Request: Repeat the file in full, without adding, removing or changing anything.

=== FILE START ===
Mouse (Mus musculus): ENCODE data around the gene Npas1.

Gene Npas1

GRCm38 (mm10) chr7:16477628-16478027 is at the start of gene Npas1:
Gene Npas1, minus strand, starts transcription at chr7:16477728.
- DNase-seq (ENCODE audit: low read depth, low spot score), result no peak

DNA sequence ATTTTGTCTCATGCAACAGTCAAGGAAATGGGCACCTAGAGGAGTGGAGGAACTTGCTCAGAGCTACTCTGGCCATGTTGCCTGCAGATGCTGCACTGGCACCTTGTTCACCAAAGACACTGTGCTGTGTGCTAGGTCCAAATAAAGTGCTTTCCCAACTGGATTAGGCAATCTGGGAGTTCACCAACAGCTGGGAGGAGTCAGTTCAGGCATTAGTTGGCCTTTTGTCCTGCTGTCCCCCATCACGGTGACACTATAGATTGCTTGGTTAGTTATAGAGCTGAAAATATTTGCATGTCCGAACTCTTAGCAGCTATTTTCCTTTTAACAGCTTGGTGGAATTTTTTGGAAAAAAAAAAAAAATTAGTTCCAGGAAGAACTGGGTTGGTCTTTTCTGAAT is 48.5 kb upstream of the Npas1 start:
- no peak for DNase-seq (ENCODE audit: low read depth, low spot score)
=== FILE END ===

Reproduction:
Mouse (Mus musculus): ENCODE data around the gene Npas1.

Gene Npas1

GRCm38 (mm10) chr7:16477628-16478027 is at the start of gene Npas1:
Gene Npas1, minus strand, starts transcription at chr7:16477728.
- DNase-seq (ENCODE audit: low read depth, low spot score), result no peak

DNA sequence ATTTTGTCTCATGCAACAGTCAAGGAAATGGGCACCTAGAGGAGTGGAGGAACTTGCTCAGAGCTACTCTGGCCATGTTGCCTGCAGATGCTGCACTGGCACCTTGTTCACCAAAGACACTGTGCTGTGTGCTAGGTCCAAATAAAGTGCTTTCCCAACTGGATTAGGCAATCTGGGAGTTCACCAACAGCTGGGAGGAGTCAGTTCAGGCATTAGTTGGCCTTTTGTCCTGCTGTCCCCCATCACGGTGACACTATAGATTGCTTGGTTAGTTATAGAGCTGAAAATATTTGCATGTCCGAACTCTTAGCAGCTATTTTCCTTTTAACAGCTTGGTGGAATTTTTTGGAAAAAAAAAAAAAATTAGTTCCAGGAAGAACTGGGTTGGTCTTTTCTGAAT is 48.5 kb upstream of the Npas1 start:
- no peak for DNase-seq (ENCODE audit: low read depth, low spot score)